Many times injuries are freak accidents that can’t be avoided, but a lot of the hamstring strains are not this. Hamstrings strains are involved with sports that include sprinting, jumping, kicking, and also highly skilled movements. Most if not all sports involve these movements, so that’s why hamstrings have become one of the most prevalent injuries. In an article that was published in the Journal of Strength and Conditioning a study was done about hamstring strain prevalence in the national football league. The study results show that hamstring strains were the second most injury seen, behind only knee sprains. The reason for the high occurrence of hamstring strains is because of the mechanism of injury during sprinting. Sprinting is the most common time you will see an athlete have an injury to the hamstrings.
Mechanism of injury– The reason for the high occurrence of hamstring strains is because of the mechanism of injury during sprinting. Sprinting is the most common time you will see an athlete have an injury to the hamstrings. This is because when sprinting, hamstrings receive a lot of force at extreme lengths. An Eccentric contraction is a type of muscle activation that increases tension on a muscle as it lengthens. This eccentric contraction happens to the hamstrings on the front leg during sprinting right before foot contact. Once the foot hits the ground the force that comes with sprinting is now absorbed by the hamstrings. A lot of times your hamstrings are not able to handle this force at that length at the time the foot contacts the ground; this is when hamstrings strain occur.
Biceps Femoris– There are three hamstrings which are all located on posterior part of the thigh and attach at the pelvis and back of the knee. The main one that is injured is the biceps femoris. The reason for this is because of the amount of change in length occurring in the biceps femoris during that eccentric contraction and also the amount of force that is absorbed by the biceps femoris during the same eccentric contraction. These are the two reasons for the high occurrence of injury of the biceps femoris.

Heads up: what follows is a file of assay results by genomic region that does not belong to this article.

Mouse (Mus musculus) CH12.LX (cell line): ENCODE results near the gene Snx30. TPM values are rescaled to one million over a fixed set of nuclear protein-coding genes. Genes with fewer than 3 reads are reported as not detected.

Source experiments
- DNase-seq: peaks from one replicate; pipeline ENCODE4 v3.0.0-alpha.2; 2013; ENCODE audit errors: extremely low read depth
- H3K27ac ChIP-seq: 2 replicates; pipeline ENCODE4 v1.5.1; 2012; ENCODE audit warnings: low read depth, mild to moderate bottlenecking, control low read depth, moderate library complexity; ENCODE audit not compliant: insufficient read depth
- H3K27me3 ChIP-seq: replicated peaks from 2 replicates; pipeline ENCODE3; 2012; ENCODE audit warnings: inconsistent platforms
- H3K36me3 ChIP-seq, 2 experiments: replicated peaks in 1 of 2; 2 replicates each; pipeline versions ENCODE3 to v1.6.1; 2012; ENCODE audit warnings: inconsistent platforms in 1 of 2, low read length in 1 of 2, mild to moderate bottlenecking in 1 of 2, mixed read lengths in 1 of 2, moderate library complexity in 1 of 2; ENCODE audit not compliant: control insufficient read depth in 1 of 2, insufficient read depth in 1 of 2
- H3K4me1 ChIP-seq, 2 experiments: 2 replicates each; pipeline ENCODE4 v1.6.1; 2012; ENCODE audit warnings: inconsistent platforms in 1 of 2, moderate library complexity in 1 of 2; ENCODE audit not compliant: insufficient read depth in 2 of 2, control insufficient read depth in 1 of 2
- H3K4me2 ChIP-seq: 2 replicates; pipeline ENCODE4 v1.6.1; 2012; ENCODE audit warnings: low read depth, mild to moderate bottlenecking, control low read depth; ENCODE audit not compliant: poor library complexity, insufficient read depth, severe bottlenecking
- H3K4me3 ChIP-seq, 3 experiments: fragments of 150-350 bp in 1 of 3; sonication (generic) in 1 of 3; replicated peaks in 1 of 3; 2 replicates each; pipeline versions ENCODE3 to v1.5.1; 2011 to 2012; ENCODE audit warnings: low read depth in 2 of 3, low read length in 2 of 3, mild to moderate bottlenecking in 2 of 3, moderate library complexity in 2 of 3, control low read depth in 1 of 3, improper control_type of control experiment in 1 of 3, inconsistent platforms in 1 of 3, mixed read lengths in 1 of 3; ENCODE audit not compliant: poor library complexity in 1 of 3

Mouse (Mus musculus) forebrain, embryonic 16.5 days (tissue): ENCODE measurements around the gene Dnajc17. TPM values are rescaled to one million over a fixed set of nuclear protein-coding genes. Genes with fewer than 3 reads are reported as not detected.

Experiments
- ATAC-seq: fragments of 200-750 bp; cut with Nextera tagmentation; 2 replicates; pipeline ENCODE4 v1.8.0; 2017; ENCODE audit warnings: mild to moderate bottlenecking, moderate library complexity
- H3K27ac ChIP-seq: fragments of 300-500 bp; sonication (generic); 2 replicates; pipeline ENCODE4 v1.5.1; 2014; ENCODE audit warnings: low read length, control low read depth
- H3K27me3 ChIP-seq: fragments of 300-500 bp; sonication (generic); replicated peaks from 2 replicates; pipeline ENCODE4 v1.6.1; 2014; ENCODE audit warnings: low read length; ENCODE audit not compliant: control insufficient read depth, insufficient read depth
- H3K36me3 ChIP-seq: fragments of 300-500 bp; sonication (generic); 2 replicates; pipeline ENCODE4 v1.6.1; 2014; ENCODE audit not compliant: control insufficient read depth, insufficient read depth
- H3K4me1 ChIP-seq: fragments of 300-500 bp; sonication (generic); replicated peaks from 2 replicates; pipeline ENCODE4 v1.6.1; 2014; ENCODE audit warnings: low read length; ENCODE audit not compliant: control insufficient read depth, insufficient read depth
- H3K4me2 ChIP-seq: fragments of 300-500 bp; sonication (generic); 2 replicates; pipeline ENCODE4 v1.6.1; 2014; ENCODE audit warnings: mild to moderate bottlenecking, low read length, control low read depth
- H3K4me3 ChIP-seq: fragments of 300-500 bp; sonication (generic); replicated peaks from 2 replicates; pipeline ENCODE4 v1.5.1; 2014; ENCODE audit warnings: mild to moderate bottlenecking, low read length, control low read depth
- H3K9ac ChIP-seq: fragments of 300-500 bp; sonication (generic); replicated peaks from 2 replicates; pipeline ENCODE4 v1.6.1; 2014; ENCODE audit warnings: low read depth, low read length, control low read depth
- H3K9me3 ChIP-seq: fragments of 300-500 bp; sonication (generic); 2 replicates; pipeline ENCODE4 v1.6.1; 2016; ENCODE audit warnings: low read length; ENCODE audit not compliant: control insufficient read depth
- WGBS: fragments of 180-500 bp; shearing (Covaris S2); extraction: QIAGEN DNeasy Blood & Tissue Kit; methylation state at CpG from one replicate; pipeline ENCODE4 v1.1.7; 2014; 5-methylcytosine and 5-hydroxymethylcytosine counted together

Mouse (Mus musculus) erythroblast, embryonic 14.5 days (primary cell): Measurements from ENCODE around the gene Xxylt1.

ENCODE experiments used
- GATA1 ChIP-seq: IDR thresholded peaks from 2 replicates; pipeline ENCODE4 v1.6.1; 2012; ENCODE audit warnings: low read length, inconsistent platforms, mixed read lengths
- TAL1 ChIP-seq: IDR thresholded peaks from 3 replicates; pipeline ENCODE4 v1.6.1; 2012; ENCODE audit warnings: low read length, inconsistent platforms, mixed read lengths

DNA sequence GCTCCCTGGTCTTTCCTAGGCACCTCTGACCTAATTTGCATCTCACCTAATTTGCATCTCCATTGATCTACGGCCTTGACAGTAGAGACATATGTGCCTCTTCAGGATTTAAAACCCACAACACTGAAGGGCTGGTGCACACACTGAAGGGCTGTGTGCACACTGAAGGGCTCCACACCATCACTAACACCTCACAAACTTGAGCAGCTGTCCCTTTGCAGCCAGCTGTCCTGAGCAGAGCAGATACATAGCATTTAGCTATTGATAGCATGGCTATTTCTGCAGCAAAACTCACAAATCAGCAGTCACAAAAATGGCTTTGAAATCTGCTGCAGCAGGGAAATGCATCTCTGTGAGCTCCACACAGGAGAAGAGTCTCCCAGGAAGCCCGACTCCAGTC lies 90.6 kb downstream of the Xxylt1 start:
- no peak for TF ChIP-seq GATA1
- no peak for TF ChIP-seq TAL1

The mechanism of injury shows that hamstring strains are not freak accidents but preventable injuries that with training can be avoided. The same article that was published in the Journal of Strength and Conditioning showed types of training that can be beneficial for preventing hamstring strains. The three things that can be the most beneficial are dynamic warm-ups, eccentric training, and also trunk stabilization training.
Dynamic Warm-ups– These should be longer in length if you know you will be sprinting, jumping, or kicking. They should included things that mimic the activity you will be doing. The warm-ups should have sprinting drills, mechanics and also hamstring functions involved. A 5 to 10 minutes is the usual protocol for warm-ups but for activities that involve such force such as sprinting, warm-ups should be longer in length if possible.
Eccentric training– This type of training will help ready the body for this type of contraction that you will be putting your hamstrings through. This type of training also increases the number of sarcomeres, the basic unit of a muscle, which will distribute the force and also allow more stretch in the hamstrings. The hamstrings are going through eccentric contractions when sprinting whether you train them or not, so why not train them to be ready when they are called upon.
Trunk Stabilization Training– This type of training deals with the hips and pelvis. There is a connection to hip extension to hamstring stretch. The key of this training is to try to limit anterior pelvic tilt. This will cause the hamstring to be less tight which will benefit in hamstring strains. Another muscle that is important to train is the iliopsoas or hip flexor. A tight hip flexor will pull on the pelvis and keep it in an anterior pelvic tilt.
Hamstring strains happen all the time in sports, but why? There is research out there with solutions on how to prevent them and how to keep them from happening again. Instead of having a retroactive look at hamstring strains, take a proactive look and try and stop the problem before it happens.